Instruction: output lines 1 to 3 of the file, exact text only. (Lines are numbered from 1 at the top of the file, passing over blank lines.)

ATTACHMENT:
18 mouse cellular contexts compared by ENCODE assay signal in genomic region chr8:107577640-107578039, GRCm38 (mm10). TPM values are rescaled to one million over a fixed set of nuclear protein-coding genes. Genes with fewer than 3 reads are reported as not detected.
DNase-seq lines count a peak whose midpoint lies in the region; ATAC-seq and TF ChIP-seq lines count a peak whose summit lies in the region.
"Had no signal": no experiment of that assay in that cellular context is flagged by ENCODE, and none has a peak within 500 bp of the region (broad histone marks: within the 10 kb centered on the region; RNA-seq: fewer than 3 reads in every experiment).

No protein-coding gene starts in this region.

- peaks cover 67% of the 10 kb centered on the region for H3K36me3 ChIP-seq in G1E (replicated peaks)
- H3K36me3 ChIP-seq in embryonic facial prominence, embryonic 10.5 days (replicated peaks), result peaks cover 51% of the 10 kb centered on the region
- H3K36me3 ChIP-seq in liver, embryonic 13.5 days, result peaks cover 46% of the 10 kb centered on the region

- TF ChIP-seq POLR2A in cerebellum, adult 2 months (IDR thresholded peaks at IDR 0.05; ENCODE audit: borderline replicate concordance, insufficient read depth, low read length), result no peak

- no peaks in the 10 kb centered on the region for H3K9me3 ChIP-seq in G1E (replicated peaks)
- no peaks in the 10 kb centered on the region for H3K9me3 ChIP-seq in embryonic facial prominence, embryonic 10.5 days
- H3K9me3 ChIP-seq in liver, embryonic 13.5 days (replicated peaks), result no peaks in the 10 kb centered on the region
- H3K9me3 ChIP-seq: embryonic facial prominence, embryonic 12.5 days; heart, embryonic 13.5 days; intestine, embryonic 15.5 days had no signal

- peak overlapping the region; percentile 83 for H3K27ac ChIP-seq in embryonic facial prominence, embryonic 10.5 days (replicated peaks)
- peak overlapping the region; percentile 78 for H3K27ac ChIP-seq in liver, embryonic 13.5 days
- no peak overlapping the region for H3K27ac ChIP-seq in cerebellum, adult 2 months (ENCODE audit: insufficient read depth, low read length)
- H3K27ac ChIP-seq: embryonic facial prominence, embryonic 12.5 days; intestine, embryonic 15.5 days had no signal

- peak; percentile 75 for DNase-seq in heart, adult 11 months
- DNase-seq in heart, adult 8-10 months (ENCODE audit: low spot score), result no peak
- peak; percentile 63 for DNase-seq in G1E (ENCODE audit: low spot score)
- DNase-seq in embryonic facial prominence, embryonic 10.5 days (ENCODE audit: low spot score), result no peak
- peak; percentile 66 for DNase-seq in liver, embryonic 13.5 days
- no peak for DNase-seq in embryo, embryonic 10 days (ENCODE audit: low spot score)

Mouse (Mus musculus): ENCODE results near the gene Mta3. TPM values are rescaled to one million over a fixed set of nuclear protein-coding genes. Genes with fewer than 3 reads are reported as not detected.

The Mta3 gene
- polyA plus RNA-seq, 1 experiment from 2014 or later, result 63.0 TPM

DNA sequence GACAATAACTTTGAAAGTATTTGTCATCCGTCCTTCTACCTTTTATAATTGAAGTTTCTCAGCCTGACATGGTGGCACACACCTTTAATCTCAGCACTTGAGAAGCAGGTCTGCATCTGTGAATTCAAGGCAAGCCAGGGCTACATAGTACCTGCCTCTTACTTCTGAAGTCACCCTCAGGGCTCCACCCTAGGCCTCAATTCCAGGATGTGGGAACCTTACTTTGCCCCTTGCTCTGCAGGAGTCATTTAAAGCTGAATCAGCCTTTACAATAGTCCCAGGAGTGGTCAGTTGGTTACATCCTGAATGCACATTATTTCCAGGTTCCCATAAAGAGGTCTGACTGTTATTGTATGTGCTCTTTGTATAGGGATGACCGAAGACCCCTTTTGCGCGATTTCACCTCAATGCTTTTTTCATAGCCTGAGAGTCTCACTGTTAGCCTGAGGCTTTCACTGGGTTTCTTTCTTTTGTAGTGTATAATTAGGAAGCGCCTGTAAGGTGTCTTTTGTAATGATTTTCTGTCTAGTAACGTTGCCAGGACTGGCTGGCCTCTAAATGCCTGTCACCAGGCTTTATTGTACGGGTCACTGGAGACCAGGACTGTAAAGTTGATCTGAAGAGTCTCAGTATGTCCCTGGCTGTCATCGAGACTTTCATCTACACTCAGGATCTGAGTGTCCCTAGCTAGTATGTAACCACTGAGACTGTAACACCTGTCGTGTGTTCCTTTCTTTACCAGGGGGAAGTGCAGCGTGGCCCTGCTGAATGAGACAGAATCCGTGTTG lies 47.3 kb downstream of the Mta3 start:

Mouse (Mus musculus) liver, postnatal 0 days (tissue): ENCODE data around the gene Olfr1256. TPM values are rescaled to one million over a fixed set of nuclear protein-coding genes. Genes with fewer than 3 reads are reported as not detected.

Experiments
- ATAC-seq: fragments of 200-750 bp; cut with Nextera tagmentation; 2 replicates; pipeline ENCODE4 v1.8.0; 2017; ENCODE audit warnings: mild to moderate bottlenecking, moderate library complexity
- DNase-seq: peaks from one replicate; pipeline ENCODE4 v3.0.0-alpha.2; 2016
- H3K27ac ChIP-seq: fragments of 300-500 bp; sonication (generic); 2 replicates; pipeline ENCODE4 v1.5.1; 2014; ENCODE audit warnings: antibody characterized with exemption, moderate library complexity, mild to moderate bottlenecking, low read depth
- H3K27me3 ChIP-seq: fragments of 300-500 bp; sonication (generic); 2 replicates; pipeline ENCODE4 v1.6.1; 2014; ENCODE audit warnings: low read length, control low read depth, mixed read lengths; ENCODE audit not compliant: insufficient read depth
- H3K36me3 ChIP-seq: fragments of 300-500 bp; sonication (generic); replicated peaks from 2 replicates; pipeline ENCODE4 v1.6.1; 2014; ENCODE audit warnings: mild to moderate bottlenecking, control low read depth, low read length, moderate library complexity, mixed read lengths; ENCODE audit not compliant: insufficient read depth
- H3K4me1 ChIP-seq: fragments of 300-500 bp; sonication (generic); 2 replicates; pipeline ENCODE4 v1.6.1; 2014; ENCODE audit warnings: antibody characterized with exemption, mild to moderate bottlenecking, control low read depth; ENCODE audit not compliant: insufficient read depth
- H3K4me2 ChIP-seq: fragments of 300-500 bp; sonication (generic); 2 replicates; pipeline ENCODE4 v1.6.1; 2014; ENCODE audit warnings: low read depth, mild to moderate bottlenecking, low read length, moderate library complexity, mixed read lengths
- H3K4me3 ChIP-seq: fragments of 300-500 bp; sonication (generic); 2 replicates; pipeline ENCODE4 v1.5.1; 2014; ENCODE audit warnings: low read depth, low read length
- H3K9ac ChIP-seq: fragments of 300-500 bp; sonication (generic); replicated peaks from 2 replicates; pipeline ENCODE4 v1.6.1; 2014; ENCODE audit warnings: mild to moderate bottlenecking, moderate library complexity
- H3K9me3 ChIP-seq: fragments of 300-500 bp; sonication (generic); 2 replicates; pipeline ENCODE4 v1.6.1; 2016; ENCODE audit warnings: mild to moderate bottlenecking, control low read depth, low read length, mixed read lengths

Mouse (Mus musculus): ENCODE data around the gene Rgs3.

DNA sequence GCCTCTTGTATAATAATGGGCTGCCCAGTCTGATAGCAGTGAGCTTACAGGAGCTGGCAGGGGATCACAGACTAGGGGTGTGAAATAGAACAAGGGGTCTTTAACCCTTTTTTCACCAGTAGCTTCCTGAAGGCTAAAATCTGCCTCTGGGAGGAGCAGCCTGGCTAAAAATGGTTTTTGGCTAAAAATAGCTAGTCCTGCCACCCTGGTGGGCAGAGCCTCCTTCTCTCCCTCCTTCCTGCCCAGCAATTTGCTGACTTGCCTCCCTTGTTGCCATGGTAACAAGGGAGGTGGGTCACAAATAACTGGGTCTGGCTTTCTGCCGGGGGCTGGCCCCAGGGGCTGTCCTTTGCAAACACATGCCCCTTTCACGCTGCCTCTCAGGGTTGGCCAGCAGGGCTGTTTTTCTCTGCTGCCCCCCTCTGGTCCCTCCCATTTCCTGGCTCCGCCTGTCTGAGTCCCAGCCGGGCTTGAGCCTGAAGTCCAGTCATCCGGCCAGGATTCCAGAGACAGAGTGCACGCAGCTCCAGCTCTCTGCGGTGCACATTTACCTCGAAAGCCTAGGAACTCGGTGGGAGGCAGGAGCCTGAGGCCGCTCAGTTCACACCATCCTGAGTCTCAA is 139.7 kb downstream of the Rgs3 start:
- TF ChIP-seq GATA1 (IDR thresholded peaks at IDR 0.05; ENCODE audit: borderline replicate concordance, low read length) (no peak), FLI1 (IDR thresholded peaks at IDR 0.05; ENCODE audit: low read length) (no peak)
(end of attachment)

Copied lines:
18 mouse cellular contexts compared by ENCODE assay signal in genomic region chr8:107577640-107578039, GRCm38 (mm10). TPM values are rescaled to one million over a fixed set of nuclear protein-coding genes. Genes with fewer than 3 reads are reported as not detected.
DNase-seq lines count a peak whose midpoint lies in the region; ATAC-seq and TF ChIP-seq lines count a peak whose summit lies in the region.
"Had no signal": no experiment of that assay in that cellular context is flagged by ENCODE, and none has a peak within 500 bp of the region (broad histone marks: within the 10 kb centered on the region; RNA-seq: fewer than 3 reads in every experiment).